Franklin says that he doesn't "want to force my opinion on" Betteredge, but then he goes on to give a very opinionated and self-confident set of stereotypes about all "Oriental races." He sounds almost like an anthropologist, as though the Indians were an object of scientific study.

In plain English I stared hard, and said nothing. (1.1.6.42)

Betteredge doesn't speak any foreign languages, and hasn't studied foreign cultures like Franklin Blake has, so he keeps his mouth shut – but does it "in plain English."

At the age when we are all of us most apt to take our colouring, in the form of a reflection from the colouring of other people, he had been sent abroad, and had been passed on from one nation to another, before there was time for any one colouring more than another to settle itself on him firmly. (1.1.6.53)

Gabriel Betteredge is obviously using a figure of speech when he says that Franklin Blake was sent to be educated in foreign countries at an "age when we are all of us most apt to take our colouring." What he means is that Franklin was sent abroad at an impressionable age. But he keeps using that word, "colouring," to describe the foreign influence Franklin was given by being educated in other countries. It's possible that he might want to suggest that all of this foreign influence, or "colouring," has somehow made Franklin less English.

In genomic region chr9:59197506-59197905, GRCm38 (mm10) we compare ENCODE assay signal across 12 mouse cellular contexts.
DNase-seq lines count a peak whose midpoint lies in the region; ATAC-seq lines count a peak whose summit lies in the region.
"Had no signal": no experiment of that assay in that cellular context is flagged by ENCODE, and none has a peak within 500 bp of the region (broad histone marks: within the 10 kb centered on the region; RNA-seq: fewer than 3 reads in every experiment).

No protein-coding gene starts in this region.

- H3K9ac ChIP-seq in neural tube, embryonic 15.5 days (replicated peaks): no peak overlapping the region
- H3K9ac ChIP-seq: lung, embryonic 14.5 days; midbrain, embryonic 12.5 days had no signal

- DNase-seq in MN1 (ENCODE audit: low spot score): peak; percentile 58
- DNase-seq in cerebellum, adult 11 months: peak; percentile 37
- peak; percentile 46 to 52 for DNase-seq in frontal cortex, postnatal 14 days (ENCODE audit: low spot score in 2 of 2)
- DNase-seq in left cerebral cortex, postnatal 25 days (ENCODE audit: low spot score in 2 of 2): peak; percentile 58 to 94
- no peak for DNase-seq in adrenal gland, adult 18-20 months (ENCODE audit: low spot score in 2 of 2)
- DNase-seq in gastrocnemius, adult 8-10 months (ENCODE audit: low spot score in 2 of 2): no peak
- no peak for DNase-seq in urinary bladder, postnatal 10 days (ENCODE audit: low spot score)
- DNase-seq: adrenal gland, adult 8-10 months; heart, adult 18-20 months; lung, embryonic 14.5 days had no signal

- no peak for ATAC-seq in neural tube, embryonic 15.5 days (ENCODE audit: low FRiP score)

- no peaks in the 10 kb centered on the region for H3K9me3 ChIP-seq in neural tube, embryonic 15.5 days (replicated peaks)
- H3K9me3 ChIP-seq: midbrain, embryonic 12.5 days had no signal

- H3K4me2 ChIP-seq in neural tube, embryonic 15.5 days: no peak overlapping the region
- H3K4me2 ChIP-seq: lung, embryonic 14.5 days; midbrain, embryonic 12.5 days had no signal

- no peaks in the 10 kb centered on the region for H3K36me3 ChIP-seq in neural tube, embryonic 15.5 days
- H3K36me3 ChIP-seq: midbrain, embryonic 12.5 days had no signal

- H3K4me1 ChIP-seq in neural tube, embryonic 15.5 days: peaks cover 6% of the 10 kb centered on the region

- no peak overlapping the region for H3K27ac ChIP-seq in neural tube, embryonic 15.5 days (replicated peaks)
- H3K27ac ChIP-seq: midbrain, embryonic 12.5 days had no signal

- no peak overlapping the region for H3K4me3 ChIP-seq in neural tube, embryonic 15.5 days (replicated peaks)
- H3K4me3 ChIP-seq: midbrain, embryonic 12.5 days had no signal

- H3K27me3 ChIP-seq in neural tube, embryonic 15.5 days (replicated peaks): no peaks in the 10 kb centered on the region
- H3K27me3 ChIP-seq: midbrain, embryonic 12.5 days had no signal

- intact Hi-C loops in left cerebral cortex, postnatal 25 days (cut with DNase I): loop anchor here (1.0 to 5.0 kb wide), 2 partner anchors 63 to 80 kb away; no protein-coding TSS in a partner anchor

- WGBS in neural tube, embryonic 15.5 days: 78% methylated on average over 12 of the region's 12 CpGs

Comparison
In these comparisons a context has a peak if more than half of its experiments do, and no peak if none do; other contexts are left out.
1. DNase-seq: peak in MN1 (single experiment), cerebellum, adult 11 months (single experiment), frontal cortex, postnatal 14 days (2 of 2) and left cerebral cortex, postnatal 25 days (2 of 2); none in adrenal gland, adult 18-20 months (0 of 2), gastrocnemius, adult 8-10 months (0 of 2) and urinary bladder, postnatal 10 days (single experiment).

As a consequence of this, he had come back with so many different sides to his character, all more or less jarring with each other, that he seemed to pass his life in a state of perpetual contradiction with himself. (1.1.6.53)

Betteredge thinks that Franklin Blake's foreign education gave him some comical form of multiple personality disorder: Franklin has a French side, and a German side, and an Italian side, and, deep down, an English foundation.

The other guest, who sat on my young lady's right hand, was an eminent public character—being no other than the celebrated Indian traveler, Mr Murthwaite, who, at risk of his life, had penetrated in disguise where no European had ever set foot before. (1.1.10.6)

Mr. Murthwaite was a relative stranger to the family before they invited him to Rachel's birthday party. But he's a famous guy, so they invited him to join them. Murthwaite made himself famous by "penetrate[ing] in disguise" into areas of India that no other white people had ever visited. Apparently Murthwaite, a white Englishman, is capable of passing himself off as a native Indian, and this ability to act like a chameleon in India has made him famous back in England.

It left him unsettled, with a legacy of idle time on his hands, and in so doing, it let out all the foreign sides of his character, one on the top of another, like rats out of a bag. (1.1.22.7)

Betteredge thinks that Franklin Blake's "foreign sides" are more likely to appear when Franklin has nothing to do. When he's busy, he acts very "English" and business-like. According to Betteredge, "idle time" is associated with foreignness.

I found him (for example) in the library, sitting under the map of Modern Italy, and quite unaware of any other method of meeting his troubles, except the method of talking about them. (1.1.22.8)

Betteredge's stereotype of Italians is that they only talk about their problems, rather than act. So when Franklin's "Italian side" comes out, he just wants to talk about his "troubles," instead of doing anything about them.